Luckiest Photo Ever: The Moon, Jupiter … and More

“No matter how much you plan and prepare,” said photographer Greg Gibbs, “sometimes you just have to be very lucky.”

As we mentioned last week, Jupiter and the Moon were going to have a close encounter in the sky on February 18, with an occultation visible in some areas. And so Gibbs was preparing to get shots of the occultation through his telescope from his location in Victoria, Australia, and was using an automated timer to get shots at about 10 second intervals But then he noticed lights from a plane coming close to the Moon.

“I realised that there was a chance that it would pass in front of the Moon,” he said, “so I quickly canceled the remote timer I was using to take the shots and instead started shooting high speed continuous frames. I managed to get this plane crossing the moon in five individual frames just as Jupiter was about to be occulted by The Moon.”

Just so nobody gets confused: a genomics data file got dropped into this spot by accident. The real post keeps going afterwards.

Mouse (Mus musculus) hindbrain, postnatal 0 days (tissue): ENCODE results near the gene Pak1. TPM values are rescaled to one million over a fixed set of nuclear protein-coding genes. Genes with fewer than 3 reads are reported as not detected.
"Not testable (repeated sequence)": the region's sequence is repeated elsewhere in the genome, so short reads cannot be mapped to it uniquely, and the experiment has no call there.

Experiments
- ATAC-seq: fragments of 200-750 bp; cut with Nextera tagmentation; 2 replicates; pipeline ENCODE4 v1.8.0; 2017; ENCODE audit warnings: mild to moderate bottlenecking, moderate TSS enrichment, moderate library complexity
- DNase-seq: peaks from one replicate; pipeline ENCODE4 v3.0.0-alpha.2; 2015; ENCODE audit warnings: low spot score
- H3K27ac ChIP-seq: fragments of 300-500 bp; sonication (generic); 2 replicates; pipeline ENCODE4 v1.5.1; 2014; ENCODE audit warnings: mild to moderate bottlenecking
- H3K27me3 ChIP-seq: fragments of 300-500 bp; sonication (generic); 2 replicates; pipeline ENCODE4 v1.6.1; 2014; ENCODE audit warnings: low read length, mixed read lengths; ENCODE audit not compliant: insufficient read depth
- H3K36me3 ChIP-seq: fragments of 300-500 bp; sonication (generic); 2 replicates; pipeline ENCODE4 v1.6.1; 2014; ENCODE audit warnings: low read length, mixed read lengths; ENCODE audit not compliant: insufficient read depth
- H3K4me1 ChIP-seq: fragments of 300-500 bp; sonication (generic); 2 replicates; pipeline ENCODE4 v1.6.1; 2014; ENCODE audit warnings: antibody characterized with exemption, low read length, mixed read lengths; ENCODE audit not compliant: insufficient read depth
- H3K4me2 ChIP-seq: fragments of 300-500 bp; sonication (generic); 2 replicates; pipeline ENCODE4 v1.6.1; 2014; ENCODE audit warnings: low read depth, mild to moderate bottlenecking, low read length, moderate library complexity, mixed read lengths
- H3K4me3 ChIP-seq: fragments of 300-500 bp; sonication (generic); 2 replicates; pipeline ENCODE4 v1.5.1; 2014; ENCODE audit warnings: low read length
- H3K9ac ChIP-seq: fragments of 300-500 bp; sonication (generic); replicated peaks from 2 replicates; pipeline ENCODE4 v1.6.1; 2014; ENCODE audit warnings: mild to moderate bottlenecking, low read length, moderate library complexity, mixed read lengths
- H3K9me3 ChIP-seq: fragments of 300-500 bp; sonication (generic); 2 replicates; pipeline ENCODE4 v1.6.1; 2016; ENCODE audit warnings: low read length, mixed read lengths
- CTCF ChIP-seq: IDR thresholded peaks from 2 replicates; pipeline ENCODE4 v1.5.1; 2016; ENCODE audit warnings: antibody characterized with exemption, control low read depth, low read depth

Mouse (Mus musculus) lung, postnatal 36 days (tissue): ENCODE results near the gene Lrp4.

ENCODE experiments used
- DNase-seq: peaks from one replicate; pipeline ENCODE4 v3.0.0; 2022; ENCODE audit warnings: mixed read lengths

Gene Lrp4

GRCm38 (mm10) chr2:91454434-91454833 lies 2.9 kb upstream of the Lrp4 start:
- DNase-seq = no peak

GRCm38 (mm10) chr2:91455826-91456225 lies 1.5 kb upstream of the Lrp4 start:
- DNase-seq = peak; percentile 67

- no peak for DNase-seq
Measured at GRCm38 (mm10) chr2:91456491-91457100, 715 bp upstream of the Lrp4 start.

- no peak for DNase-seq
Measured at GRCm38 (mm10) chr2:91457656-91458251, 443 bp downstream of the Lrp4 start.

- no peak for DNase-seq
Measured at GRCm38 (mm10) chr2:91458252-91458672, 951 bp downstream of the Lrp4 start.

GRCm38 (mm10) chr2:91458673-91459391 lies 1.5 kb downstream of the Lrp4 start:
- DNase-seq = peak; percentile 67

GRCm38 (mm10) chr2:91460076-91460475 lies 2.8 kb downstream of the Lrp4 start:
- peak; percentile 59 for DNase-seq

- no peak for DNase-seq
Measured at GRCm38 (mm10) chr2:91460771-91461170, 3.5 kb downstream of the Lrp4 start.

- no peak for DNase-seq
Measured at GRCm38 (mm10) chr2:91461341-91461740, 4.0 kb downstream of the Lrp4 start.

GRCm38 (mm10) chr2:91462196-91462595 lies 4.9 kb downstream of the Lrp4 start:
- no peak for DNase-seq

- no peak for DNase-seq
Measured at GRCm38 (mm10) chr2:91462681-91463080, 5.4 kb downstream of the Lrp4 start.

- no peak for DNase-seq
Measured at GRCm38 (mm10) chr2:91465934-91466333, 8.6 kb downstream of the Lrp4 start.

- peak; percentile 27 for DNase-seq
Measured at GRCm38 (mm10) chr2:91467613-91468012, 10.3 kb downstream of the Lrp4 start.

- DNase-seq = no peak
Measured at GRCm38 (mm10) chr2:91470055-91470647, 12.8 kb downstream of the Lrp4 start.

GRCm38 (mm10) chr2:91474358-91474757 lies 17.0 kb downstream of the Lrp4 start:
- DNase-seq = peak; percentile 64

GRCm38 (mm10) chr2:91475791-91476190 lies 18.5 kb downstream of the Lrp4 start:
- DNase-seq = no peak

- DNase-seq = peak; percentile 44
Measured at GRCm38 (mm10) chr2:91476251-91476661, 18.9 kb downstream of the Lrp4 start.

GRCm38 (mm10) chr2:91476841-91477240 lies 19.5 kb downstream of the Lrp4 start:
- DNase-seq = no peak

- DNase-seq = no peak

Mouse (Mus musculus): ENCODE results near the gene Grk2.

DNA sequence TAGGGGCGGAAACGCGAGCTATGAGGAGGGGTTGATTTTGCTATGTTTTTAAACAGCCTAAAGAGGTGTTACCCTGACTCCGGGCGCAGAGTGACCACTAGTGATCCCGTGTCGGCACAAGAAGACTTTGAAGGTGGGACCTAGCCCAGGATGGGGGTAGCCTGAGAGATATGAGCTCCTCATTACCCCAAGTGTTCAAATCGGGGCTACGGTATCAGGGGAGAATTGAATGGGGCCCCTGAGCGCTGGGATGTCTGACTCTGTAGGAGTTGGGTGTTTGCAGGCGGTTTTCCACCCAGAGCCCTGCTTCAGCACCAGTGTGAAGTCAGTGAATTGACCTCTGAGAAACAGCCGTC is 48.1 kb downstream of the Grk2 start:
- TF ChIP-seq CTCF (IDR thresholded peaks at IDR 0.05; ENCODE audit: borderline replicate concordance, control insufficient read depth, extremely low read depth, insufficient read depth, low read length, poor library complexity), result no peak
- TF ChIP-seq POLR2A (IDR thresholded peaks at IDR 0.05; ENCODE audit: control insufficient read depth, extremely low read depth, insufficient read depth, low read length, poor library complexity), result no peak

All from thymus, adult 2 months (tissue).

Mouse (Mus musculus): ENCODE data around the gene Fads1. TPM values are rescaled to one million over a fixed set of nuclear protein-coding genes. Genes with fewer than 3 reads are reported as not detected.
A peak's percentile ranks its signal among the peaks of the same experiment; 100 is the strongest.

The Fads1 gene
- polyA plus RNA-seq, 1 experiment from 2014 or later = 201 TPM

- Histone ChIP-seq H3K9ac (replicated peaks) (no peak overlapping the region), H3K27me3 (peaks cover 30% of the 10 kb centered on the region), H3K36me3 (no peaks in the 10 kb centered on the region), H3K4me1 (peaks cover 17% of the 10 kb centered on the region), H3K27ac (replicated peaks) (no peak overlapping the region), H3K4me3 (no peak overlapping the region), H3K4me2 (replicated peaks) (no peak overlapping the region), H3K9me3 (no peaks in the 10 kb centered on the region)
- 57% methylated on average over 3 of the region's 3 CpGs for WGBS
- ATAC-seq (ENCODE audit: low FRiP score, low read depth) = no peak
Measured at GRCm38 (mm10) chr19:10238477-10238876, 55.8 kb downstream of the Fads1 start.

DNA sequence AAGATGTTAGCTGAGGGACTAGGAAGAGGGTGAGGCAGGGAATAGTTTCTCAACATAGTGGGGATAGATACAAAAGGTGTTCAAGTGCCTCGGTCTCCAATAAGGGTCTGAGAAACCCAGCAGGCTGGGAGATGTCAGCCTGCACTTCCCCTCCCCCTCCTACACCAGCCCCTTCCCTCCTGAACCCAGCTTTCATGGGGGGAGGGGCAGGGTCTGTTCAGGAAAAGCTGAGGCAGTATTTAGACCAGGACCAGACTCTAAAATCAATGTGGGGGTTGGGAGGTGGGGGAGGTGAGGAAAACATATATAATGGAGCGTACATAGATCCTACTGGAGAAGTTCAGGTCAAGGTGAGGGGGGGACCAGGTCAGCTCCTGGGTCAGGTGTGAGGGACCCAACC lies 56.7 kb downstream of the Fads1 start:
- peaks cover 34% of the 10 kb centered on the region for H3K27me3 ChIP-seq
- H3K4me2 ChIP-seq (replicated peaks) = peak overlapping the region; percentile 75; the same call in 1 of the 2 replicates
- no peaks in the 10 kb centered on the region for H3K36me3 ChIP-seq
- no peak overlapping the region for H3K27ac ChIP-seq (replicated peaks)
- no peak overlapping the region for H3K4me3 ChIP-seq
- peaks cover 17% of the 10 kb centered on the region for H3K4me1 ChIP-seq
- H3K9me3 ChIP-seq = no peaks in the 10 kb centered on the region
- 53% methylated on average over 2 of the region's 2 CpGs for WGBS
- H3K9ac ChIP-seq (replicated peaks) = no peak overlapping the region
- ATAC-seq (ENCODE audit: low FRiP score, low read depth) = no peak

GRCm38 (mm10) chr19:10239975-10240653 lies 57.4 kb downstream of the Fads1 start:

This final product, as Gibbs notes on his Facebook page, is a two image composite. The Moon, Jupiter and the plane are all one single image. Then he took an overexposed image to bring up the Galilean Moons of (from left to right) Io, Callisto and Europa. At the time of this shot, Ganymede had already been occulted by The Moon.

There’s the old saying, “If you can’t be good, be lucky…”

This shot may have been lucky, but it sure is good, too!

See more of Gibbs astrophotography at his website, Capturing the Night.

Additionally, Peter Lake from Australia put together this video from last night’s occultation:

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8 Replies to “Luckiest Photo Ever: The Moon, Jupiter … and More”

  1. Mare Crisium looks up-side-down from my N. hemisphere vantage point. Either that or the jet is flying inverted!

      1. Nope… Check out the ‘phase of the moon’ ap. above. You will notice that Mare Crisium is on the upper right. as viewed from the N. Hemisphere with binoculars or naked eye.. and the jet would be flying up-side-down. That shot is from ‘down under’ mate!

      2. No… simply a matter of orientation in Southern vs. Northern hemisphere. (The image IS flipped L/R, not Up/Down flipped)

      3. You’re almost right, the image is not flipped left to right, it is what it is. This is exactly how the moon looks naked eye in this particlar phase from the Southern Hemisphere with the exception that this image is at a focal length of 600mm give or take.

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